You never know when a financial crisis will hit, whether globally, nationally or on a much more personal level. You may be one of many in Tennessee who recently suffered unexpected job loss or faced a medical emergency, the associated expenses of which you were completely unprepared to meet. In fact, financial problems are really a basic part of life, and most are temporary. It’s all about knowing what options are available to help you overcome a particular problem in as swift and economically feasible a manner as possible.
The problem is that financial crisis often leads to another issue: unlawful debt collections. You are definitely obligated to pay back any debt you owe; however, a third-party agency is not free to act abusively to try to collect a debt from you. The key to stopping such harassment is to know your rights ahead of time and where to turn for support when needed.
Debt collectors must play by the rules
May a debt collector call you at home to talk about paying a debt you owe to another party? What about calling you at work — is that allowed? The answers depend on several other factors that can mean the difference between appropriate debt collection actions and unlawful behavior. The following facts further explain these issues:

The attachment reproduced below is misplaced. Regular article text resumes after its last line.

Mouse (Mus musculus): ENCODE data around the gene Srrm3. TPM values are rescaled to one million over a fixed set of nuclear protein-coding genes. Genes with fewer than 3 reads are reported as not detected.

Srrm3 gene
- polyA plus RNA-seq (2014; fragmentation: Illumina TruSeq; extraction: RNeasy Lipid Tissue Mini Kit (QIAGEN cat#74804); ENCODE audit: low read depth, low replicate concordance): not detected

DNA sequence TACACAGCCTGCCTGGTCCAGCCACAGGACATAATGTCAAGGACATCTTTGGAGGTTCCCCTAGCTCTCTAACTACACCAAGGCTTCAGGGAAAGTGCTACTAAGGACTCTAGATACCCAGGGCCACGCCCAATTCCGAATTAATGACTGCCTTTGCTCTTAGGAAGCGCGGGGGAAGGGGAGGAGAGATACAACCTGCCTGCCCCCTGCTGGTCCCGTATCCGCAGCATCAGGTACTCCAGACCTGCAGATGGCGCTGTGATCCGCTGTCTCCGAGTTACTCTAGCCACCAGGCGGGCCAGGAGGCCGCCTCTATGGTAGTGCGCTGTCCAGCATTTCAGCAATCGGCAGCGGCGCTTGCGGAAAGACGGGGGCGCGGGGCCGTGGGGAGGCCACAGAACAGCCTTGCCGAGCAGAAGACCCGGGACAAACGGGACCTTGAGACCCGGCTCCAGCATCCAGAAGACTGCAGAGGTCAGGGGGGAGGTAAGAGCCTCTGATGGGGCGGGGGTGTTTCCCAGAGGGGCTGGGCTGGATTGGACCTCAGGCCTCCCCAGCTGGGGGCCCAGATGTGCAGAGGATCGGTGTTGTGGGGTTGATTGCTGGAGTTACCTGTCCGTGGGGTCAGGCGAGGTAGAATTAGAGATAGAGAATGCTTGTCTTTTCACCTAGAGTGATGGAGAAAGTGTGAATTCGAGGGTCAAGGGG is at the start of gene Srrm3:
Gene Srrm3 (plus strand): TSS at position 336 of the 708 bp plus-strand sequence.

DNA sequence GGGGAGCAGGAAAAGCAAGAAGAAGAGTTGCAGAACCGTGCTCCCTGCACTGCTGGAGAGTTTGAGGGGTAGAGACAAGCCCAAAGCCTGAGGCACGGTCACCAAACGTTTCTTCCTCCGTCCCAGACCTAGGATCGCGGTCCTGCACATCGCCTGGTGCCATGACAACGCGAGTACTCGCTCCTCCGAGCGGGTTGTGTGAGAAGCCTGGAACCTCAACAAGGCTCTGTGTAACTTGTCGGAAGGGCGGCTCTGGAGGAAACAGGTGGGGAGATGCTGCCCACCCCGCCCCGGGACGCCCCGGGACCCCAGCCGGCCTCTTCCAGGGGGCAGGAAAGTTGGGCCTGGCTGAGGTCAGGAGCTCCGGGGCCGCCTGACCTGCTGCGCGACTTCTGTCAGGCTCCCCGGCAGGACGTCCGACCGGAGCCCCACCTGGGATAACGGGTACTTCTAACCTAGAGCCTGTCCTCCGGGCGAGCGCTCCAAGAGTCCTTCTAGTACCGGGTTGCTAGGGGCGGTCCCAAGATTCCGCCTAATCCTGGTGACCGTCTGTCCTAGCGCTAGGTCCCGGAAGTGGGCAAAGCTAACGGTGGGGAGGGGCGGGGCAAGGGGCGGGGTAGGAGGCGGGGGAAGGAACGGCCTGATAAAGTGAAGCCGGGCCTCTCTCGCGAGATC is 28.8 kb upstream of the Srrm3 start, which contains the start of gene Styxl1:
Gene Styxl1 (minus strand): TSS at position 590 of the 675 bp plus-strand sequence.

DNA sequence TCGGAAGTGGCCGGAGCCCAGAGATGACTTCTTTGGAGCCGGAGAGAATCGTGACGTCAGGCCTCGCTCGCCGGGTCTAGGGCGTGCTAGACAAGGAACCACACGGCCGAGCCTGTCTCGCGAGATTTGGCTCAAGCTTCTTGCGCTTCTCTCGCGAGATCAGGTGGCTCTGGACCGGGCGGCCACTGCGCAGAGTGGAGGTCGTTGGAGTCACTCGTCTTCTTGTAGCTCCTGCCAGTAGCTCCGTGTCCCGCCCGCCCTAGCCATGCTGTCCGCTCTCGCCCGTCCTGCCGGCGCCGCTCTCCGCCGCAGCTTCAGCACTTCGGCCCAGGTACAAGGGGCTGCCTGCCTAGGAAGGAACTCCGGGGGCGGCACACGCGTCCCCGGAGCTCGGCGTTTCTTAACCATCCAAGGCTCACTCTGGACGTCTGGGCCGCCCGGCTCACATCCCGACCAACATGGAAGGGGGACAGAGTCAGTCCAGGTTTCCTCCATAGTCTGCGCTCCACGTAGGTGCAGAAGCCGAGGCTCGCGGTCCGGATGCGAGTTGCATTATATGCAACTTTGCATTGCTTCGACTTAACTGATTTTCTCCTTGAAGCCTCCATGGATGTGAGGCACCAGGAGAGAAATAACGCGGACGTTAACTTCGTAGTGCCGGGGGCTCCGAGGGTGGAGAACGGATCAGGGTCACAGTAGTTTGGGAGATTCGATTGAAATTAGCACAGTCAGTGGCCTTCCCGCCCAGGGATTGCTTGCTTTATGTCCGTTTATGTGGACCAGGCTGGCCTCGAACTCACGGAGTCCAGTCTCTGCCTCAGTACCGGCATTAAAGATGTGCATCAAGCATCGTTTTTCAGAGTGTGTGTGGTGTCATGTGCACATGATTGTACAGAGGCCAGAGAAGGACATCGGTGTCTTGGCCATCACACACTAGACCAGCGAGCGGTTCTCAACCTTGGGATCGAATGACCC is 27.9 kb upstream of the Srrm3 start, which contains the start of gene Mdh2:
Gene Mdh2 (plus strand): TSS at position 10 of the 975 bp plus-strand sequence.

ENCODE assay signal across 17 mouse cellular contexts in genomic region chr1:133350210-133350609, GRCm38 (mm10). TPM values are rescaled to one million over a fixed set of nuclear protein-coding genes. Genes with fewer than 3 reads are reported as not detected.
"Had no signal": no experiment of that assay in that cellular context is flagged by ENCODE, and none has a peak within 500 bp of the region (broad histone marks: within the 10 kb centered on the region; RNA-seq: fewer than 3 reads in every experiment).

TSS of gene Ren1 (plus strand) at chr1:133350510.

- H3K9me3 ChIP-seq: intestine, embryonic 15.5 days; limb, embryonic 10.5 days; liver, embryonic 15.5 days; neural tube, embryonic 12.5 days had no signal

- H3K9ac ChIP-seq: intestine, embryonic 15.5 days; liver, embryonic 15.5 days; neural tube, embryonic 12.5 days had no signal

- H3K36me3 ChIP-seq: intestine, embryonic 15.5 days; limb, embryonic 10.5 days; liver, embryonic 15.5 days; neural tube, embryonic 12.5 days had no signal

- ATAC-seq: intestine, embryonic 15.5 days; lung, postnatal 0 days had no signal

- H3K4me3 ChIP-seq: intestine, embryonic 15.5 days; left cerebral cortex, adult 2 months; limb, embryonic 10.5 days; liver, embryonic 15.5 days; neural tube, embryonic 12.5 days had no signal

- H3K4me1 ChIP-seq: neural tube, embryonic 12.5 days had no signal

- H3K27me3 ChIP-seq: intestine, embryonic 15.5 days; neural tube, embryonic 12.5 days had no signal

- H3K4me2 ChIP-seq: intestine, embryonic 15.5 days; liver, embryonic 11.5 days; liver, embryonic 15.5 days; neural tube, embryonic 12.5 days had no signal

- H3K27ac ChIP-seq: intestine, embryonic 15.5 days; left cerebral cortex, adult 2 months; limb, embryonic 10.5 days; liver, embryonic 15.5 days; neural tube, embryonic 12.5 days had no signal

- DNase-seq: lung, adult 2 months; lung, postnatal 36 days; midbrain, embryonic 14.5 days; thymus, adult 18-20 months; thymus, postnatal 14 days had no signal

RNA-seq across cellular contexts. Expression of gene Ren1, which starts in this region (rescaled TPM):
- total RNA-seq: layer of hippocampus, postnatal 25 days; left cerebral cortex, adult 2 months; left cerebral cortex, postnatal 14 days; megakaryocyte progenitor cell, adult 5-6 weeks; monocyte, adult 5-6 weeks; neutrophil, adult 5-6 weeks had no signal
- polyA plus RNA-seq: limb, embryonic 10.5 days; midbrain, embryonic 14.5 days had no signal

- A third-party debt collector has permission to contact you by phone, postal mail or even in person. However, regulations apply, such as calling you only between the hours of 8 a.m. and 9 p.m. Acting outside the set parameters may be in violation of the Fair Debt Collection Practices Act.
- If your employer has a policy against debt collectors calling your place of employment to try to collect a debt, all collection agencies must adhere to that policy and refrain from contacting you at work.
- There is a major difference between calling you to attempt to collect a debt and verbally abusing or otherwise harassing you. No collections agent may issue threats of any kind.
- Transparency is key to fair debt collection practices. If an agent misrepresents his or her identity or any information pertaining to your debt situation, you may act under the FDCPA to protect your rights.
There are also debt relief options that prevent debt collectors from contacting you or attempting in any way to collect a debt from you. You may not be eligible for every option, so it often helps to consult with someone well-versed in debt relief law to help determine which path may be the most viable to take in your particular situation.